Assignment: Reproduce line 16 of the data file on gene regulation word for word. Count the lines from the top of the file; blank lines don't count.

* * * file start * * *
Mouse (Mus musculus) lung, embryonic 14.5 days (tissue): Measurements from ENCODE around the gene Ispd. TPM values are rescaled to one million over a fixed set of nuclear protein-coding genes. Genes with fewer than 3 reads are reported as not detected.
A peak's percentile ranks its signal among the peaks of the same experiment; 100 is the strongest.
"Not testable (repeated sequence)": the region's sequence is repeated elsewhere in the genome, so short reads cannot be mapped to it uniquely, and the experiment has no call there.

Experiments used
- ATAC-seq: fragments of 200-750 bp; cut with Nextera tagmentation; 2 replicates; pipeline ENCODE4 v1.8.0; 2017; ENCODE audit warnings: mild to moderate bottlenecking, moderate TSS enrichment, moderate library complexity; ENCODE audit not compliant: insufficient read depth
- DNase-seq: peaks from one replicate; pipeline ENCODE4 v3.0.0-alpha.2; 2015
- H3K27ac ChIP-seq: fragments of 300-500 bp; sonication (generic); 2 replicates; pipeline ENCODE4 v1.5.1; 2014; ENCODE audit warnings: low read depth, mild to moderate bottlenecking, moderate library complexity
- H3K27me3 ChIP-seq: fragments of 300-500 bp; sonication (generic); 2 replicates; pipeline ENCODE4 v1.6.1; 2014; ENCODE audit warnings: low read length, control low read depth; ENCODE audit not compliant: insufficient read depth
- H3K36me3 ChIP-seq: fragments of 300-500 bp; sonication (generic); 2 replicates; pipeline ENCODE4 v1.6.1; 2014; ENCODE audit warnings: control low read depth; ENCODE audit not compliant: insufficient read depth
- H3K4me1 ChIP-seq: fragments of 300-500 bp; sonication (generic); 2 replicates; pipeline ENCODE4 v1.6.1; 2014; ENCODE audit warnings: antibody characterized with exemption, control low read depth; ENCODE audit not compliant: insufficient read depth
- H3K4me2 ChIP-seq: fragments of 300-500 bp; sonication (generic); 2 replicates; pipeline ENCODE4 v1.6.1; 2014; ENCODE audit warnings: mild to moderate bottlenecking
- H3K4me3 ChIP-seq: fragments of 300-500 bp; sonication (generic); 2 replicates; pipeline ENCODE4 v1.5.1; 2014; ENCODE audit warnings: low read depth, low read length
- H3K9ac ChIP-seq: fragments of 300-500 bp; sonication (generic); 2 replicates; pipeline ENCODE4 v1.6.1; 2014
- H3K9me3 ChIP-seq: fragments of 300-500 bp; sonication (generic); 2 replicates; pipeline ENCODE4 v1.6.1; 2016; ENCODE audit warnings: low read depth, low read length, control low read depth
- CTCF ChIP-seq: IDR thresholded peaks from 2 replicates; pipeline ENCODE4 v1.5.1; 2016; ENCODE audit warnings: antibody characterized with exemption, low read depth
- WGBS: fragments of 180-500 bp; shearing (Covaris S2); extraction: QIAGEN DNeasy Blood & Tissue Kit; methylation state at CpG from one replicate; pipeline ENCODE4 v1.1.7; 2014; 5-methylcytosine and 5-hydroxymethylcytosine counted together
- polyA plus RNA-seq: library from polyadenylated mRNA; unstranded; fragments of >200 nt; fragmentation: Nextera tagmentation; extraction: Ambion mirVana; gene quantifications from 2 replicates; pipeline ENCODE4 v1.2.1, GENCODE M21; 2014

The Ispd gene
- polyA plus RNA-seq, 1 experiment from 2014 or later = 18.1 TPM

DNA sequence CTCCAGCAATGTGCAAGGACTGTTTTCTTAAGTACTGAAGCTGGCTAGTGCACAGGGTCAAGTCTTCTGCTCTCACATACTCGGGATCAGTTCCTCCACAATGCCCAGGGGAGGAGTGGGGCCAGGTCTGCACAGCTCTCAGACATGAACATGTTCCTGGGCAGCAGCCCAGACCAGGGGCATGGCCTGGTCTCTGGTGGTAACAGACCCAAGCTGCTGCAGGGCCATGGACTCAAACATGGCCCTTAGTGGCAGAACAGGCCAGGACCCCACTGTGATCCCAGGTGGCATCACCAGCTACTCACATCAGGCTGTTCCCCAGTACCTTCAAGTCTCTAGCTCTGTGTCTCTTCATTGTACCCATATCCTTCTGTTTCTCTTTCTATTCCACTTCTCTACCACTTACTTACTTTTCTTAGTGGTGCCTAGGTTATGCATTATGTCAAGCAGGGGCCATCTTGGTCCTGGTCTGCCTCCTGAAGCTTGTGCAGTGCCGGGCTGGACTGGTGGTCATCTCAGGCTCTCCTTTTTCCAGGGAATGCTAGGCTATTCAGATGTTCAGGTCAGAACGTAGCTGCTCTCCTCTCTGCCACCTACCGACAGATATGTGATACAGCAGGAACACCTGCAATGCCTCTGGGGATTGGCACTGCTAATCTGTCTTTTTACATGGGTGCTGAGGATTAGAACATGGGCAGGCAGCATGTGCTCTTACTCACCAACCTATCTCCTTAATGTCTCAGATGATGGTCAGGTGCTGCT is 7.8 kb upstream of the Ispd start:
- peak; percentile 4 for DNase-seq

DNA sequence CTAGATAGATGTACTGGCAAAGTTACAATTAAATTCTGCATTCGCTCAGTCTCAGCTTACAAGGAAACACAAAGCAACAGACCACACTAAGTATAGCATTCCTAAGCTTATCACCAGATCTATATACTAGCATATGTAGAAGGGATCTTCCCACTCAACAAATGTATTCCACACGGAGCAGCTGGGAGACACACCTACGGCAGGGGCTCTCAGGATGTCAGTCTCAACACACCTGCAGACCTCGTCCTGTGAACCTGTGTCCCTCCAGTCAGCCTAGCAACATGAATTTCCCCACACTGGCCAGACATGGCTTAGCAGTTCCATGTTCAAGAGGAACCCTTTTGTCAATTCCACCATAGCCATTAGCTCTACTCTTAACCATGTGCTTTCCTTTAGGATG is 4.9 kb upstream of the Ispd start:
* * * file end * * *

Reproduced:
- WGBS: fragments of 180-500 bp; shearing (Covaris S2); extraction: QIAGEN DNeasy Blood & Tissue Kit; methylation state at CpG from one replicate; pipeline ENCODE4 v1.1.7; 2014; 5-methylcytosine and 5-hydroxymethylcytosine counted together